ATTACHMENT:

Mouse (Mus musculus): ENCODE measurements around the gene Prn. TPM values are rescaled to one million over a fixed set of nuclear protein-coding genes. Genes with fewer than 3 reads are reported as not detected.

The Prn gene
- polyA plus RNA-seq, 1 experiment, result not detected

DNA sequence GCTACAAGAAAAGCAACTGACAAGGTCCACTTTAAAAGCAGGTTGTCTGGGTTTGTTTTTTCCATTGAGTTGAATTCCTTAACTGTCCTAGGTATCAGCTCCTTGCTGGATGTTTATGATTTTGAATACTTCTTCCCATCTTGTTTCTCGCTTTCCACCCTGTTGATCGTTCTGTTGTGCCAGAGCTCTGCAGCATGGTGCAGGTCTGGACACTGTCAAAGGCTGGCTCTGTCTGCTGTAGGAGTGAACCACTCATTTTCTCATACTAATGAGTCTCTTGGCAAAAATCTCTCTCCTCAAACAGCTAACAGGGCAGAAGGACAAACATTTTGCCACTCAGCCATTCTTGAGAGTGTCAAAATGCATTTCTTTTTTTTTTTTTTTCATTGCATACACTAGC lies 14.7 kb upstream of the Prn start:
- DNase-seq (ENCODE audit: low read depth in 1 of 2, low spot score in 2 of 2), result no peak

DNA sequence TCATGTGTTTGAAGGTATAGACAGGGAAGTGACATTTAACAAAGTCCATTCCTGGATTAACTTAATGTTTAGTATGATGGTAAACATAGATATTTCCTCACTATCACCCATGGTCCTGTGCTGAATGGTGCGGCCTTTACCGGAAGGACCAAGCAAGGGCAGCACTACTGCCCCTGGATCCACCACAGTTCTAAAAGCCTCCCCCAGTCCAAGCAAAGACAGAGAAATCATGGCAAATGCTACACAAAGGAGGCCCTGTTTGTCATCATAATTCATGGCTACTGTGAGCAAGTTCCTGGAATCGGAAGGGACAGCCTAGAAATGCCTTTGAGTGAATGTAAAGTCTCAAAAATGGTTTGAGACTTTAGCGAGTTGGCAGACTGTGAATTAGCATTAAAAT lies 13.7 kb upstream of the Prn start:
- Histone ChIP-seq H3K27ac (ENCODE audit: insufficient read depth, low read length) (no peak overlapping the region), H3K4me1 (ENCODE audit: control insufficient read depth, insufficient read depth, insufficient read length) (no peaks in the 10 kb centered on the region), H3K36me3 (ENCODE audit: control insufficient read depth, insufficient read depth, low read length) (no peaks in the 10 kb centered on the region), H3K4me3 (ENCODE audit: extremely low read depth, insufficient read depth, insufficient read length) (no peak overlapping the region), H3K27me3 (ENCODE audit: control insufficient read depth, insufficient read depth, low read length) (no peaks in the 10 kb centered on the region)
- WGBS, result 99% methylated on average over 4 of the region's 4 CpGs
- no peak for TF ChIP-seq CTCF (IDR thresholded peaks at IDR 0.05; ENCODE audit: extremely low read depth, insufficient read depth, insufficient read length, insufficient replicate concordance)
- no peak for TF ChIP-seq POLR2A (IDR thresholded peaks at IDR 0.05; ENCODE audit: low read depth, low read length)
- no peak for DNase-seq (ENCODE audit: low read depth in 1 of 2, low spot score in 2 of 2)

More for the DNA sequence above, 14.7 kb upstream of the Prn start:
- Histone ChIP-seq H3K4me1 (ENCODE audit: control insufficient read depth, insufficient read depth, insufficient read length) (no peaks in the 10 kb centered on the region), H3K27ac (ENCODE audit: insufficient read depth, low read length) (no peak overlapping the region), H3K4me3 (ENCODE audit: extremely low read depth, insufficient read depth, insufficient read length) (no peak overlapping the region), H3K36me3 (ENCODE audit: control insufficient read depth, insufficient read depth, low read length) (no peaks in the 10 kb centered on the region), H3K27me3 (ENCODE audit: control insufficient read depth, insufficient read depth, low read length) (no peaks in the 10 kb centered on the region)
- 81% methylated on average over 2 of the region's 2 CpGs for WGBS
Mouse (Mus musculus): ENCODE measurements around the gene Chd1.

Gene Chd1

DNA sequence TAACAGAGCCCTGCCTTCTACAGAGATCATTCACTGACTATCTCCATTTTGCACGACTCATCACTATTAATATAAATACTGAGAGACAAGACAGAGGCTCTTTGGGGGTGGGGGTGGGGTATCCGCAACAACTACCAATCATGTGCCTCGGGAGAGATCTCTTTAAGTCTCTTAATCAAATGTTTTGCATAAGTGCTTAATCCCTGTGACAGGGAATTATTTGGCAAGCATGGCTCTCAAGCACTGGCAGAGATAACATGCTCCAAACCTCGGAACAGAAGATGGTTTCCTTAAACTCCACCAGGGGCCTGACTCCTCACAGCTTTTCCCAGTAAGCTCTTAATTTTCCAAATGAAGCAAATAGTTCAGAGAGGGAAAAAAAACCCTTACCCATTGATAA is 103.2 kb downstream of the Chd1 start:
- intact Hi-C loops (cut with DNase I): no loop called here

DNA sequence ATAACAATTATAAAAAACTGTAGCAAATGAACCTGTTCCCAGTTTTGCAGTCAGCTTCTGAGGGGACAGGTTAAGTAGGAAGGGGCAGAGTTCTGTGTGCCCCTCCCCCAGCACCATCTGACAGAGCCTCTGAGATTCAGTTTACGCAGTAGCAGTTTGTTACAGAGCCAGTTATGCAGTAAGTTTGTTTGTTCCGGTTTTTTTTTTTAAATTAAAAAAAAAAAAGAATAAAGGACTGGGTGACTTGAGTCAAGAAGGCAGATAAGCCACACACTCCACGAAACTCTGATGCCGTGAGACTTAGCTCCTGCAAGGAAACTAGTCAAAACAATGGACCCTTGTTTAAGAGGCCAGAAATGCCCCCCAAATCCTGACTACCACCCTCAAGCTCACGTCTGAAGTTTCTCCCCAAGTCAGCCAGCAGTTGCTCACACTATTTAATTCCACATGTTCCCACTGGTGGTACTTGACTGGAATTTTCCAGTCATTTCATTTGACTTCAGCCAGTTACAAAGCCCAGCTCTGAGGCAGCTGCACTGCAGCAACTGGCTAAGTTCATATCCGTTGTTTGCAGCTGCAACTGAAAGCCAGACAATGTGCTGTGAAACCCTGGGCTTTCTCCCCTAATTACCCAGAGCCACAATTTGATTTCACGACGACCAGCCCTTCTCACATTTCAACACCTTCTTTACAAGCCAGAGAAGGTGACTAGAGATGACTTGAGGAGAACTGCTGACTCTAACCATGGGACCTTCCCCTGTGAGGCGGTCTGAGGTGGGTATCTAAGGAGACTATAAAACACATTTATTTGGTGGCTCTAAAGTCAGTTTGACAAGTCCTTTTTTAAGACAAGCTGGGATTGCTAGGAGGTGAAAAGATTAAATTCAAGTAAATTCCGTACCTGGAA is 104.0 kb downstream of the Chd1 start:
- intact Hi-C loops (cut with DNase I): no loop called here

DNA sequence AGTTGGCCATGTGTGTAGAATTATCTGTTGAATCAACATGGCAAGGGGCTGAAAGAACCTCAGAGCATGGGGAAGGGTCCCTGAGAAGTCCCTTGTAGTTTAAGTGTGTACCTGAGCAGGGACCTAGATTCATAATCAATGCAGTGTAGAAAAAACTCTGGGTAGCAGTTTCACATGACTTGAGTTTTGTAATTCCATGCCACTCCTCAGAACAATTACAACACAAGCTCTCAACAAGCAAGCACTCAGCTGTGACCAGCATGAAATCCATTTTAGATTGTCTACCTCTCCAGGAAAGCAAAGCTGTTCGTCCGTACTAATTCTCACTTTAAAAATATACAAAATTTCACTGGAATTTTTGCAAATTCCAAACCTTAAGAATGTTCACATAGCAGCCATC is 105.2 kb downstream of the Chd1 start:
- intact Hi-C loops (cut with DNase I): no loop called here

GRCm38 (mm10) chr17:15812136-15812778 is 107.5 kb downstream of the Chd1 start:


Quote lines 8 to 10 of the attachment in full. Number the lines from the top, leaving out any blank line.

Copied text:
- WGBS, result 99% methylated on average over 4 of the region's 4 CpGs
- no peak for TF ChIP-seq CTCF (IDR thresholded peaks at IDR 0.05; ENCODE audit: extremely low read depth, insufficient read depth, insufficient read length, insufficient replicate concordance)
- no peak for TF ChIP-seq POLR2A (IDR thresholded peaks at IDR 0.05; ENCODE audit: low read depth, low read length)